Bring Back the Love Lottery

Dear Squiblet,

I have had to interrupt my transmission about adventuring in the Orient to get something off my chest.  If, like me, you have managed to get this far into the month and forgotten about Valentine’s Day, then you must a) have been stuck under something heavy b) departed this world in search of planatery life elsewhere c) be married.    However, the overwhelming likelihood is that no one has let you forget the fact.  And since everyone I meet complains about what a thoroughly unexciting affair it has become, I thought I’d throw my new, rather exciting idea for VD into the ring…

Valentine’s Day is one of two moments in the year when I feel sad about the decline of the Roman Empire.  The first happens whenever I am eating something boney: I find myself fighting that licentiously roman urge to casually hurl it over my shoulder (wouldn’t that be quite satisfying?  It’s going to end up in the dog one way or the other).  The second is on Valentine’s Day, when I can’t help thinking it would have been more fun to be a romping Roman, celebrating the libertine festival of Lupercalis.

It was none other than Plutarch who said (and who has since soared in my estimations) that in the good old days, they took their Valentine’s Day revelling seriously.   Noble youths of the town would run through the city naked and laughing (for laughing was a symbol of life, ha ha!) striking young maidens gently with shaggy thongs (fashioned from freshly sacrificed goats) to increase their fertility.  As part of the celebrations, the names of available maidens were placed into a box and drawn out by available suitors.  Each man accepted the girl whose name he drew out as his love, sometimes just for the duration of the festival, or sometimes longer.  Come now, be honest; apart from the bit about sacrificed goats, doesn’t that sound a whole lot more fun?

Sadly, thong-striking isn’t terribly ecumenical (well…not for fun, anyway).  Nor is nudity, or the idea that love should be some kind of random lottery, for that matter.  I suppose the whole thing was doomed to eventual decline;  I mean, nothing that naughty could possibly have stood the test of time.   But now that history has had a good go at re-shaping it,  I wonder what would a modern-day Plutarch would make of  our commercially conspired, saccharin-sweet Valentine’s Day celebrations?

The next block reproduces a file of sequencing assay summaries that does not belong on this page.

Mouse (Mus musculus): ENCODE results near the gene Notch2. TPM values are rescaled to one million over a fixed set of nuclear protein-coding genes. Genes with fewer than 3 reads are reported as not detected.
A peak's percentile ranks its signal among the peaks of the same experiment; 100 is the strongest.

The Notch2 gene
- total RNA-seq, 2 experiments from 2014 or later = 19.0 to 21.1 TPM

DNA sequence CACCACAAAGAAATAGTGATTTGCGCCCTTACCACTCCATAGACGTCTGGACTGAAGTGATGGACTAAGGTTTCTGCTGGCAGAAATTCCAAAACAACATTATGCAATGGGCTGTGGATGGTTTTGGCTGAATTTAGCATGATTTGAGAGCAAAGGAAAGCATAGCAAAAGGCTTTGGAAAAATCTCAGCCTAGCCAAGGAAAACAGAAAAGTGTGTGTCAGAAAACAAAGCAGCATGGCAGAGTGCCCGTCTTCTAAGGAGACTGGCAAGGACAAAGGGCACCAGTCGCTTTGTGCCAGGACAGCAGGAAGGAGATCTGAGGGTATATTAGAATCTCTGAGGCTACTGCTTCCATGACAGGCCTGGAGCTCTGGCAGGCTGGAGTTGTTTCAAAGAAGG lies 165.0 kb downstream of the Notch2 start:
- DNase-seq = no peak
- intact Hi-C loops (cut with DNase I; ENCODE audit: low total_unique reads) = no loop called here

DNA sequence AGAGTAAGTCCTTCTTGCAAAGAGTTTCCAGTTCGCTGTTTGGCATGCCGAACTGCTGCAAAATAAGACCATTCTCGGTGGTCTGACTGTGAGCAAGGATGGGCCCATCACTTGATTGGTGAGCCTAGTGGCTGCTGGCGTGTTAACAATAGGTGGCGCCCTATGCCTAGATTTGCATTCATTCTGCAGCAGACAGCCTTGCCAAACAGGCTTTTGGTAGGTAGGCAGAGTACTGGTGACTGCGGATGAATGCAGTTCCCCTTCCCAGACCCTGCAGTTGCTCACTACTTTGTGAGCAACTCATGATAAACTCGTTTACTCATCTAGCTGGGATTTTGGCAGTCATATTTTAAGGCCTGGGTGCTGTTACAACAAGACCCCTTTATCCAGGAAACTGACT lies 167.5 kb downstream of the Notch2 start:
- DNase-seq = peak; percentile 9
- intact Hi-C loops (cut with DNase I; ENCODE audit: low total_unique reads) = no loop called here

Let’s face it:  Valentine’s Day is not for married people.  After fifteen years of companionship, an unidentifiable Valentine’s Day card or unexpected bunch of red roses has been known to cause tension between two people who have long since stopped feeling any special something-in-the-air, apart from the rain.

But for unattached people, it’s a different box of frogs altogether.  I don’t think anyone really expects true love on Valentine’s Day and a jolly good thing too.  A big bravo goes to whoever it was, who managed to convince an educated nation that sending an anonymous card by Royal Mail is a reliable way of winning someone’s affections.   I wonder how many futile hours have been squandered agonising over the number of cards received or not received; or worse still, agonising over the anonymity of the card itself.  I remember wearing fantasy goggles about a boy called Ed for nearly four months after receiving one completely unidentifiable card, only to find out eventually that it was from my granny after all.  The disappointment cut deep.   It’s worth straightening one thing out right now: is this a celebration of romantic love or not?   If so, then surely cards from parents and siblings do nothing but muddy the water for everyone.  I mean, honestly!  And they found nudity in the streets shocking….

The point I am getting to is this:  since we now live in a largely secular society, oughtn’t single people to indulge in a bit of light-hearted licentiousness for  just one night of the year? I say bring back goatskin loinclothes and a giant love lottery box in Trafalgar Square.   And whilst I’m at it, dare I suggest laughter?  And a bit of nudity for those who won’t mind the February chill.  For the thriftier lover, there’s nothing expensive about popping your name in a box and there’s little risk of being saddled with a frog forever either.  Like everything else in this age, even the Lupercalian lover has a built-in obscalence: if you don’t like what the love lottery throws at you, just jettison and move on.   But if perchance, luck is on your side, you may end up love-struck after all. Or struck by a Shaggy Thong.  Or, if you’re lucky, both.

Bring back the Love Lottery….

Lucy Hungerford

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